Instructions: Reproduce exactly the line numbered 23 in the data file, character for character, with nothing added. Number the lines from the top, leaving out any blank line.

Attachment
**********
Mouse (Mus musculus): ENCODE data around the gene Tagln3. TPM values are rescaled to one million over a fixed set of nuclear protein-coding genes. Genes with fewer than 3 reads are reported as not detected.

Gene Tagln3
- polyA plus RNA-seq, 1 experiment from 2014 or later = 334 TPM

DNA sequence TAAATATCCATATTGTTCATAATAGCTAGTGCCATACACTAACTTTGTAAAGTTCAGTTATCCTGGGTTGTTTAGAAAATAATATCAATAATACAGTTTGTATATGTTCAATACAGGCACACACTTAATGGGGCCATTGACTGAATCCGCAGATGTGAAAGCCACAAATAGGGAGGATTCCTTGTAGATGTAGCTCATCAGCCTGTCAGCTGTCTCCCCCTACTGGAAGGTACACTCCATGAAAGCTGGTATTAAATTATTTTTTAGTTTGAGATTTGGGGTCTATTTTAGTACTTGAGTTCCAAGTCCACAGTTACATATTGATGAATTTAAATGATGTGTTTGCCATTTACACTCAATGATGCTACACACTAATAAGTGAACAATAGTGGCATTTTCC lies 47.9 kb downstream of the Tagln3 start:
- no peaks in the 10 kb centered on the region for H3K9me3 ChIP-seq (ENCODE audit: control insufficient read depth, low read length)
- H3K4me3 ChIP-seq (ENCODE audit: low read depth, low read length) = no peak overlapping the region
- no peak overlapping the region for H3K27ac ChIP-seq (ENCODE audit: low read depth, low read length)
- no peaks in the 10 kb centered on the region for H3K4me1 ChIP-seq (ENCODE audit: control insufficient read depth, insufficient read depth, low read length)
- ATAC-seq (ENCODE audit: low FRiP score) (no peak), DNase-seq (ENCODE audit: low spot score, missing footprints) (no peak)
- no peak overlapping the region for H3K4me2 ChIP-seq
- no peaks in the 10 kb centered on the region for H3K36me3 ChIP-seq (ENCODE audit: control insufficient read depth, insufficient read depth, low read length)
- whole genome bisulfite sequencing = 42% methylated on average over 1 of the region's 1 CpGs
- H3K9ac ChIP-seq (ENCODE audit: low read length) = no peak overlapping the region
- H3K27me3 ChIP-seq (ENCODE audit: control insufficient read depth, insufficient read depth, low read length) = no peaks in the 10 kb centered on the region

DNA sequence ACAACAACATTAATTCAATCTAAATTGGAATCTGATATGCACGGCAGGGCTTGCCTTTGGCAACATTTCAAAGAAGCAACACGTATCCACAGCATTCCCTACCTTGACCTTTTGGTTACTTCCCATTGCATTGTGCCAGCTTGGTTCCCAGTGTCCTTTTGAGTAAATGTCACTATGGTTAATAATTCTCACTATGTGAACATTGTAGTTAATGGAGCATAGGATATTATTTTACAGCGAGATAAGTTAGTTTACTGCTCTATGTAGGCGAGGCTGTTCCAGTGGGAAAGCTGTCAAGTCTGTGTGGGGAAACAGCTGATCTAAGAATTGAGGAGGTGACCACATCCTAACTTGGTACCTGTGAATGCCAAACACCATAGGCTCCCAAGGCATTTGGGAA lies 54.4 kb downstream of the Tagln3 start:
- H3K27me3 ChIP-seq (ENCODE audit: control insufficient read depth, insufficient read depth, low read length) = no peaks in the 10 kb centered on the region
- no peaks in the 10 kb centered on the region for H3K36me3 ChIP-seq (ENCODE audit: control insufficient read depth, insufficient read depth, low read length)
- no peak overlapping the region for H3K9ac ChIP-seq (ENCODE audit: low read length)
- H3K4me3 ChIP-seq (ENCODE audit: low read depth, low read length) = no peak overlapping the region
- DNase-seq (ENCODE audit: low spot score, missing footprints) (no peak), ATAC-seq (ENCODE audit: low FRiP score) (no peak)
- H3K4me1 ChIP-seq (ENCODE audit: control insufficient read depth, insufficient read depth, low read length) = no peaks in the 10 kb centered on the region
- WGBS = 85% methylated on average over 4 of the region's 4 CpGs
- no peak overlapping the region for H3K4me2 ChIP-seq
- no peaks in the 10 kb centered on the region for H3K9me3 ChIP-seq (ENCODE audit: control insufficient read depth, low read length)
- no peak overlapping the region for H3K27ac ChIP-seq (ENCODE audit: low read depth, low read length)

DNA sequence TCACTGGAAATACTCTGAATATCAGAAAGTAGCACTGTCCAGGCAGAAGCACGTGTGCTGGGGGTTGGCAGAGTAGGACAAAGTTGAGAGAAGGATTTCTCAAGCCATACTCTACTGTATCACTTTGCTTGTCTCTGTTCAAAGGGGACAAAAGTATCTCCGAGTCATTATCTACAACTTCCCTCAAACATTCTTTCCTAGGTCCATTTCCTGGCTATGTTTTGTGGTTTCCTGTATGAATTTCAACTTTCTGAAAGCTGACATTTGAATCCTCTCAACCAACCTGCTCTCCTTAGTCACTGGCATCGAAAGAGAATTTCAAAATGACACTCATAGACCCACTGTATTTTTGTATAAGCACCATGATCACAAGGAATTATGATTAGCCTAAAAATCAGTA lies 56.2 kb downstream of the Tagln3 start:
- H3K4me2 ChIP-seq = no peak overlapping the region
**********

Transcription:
- no peak overlapping the region for H3K4me2 ChIP-seq